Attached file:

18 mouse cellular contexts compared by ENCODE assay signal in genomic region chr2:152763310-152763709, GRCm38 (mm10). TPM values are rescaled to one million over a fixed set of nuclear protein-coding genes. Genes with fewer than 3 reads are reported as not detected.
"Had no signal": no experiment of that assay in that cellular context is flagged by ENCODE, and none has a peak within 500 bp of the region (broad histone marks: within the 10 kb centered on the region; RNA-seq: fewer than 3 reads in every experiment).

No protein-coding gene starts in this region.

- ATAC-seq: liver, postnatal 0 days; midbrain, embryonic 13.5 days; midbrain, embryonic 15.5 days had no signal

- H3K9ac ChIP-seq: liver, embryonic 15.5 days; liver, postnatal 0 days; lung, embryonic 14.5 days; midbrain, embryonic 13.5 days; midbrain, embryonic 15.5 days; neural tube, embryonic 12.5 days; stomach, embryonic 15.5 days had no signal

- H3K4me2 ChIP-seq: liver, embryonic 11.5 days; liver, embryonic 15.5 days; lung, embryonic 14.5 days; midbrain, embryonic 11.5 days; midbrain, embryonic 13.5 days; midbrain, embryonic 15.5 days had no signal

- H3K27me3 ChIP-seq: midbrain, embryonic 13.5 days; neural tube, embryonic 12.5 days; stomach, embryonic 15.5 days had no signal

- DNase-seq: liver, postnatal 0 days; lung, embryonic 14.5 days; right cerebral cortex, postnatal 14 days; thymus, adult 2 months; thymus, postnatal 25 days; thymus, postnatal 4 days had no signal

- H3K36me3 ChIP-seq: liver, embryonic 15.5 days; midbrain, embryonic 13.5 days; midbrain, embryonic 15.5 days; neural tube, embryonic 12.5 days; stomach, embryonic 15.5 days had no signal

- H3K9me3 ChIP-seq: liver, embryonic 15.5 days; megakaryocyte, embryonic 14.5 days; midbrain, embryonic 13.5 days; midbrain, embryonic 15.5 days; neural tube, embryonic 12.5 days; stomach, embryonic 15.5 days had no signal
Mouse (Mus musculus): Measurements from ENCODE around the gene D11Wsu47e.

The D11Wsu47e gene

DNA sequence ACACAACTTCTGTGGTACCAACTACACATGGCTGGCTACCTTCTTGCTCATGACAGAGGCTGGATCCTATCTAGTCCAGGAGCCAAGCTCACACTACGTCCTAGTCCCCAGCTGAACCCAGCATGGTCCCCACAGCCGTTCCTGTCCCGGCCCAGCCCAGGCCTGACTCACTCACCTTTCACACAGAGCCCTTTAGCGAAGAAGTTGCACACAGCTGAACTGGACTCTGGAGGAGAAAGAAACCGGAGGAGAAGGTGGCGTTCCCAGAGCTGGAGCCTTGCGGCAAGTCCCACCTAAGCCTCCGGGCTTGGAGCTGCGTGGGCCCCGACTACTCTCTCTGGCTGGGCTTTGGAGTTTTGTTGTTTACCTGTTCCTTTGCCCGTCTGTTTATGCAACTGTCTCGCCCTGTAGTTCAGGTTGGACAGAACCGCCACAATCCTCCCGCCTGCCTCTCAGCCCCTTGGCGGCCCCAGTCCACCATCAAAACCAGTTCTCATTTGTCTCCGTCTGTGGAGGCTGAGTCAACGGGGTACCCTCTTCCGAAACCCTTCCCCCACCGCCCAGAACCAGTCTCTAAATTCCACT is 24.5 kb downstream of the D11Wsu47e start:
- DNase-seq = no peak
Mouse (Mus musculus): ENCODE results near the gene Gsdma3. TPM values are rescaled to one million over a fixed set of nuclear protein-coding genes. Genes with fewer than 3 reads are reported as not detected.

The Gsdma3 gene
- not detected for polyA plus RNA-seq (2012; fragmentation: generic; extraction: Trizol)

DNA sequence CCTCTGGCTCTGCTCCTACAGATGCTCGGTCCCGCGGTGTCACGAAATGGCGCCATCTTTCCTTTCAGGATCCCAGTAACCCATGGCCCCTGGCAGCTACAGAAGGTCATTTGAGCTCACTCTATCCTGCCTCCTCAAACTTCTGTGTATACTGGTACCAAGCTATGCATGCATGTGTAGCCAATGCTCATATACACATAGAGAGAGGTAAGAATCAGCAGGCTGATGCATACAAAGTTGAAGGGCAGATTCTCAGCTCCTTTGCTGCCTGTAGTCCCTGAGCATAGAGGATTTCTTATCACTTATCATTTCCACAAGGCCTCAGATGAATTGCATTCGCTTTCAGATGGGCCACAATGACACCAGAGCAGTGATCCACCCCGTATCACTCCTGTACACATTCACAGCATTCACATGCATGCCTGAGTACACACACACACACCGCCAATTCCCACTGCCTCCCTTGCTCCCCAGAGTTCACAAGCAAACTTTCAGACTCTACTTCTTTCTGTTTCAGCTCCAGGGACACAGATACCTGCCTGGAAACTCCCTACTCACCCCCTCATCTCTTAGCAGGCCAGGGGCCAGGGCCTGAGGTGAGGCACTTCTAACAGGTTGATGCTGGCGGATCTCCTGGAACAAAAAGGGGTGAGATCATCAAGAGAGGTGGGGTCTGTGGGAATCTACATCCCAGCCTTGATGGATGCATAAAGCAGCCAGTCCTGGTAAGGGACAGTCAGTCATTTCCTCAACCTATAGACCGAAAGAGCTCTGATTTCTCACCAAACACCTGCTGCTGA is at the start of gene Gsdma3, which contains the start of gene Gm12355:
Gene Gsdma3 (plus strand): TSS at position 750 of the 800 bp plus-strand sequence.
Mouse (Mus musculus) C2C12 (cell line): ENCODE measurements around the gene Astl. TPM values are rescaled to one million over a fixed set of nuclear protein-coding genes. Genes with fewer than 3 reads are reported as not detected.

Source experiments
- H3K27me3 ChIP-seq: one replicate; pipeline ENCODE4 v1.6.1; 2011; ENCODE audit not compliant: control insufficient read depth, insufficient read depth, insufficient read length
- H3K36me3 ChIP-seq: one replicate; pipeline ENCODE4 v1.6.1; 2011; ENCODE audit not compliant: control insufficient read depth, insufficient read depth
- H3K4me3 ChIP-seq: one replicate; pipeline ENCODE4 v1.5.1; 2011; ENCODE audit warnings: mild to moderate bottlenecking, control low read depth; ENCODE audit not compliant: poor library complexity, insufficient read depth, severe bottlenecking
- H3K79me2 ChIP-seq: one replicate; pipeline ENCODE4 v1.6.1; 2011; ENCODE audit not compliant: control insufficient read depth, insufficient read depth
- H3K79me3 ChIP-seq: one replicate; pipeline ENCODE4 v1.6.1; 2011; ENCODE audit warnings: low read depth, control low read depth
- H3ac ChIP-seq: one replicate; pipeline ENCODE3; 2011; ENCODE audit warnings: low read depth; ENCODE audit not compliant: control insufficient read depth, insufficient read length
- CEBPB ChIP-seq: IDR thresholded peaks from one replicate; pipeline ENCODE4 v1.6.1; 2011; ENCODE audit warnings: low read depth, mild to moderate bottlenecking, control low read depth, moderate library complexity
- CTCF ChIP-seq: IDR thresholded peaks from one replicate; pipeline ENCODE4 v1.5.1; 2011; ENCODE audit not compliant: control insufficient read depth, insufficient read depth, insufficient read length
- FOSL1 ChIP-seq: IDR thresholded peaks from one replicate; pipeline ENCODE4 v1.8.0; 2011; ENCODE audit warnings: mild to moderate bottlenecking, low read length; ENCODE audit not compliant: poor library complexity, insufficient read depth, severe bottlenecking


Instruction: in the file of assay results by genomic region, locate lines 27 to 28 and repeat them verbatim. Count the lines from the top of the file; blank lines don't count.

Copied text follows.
- H3ac ChIP-seq: one replicate; pipeline ENCODE3; 2011; ENCODE audit warnings: low read depth; ENCODE audit not compliant: control insufficient read depth, insufficient read length
- CEBPB ChIP-seq: IDR thresholded peaks from one replicate; pipeline ENCODE4 v1.6.1; 2011; ENCODE audit warnings: low read depth, mild to moderate bottlenecking, control low read depth, moderate library complexity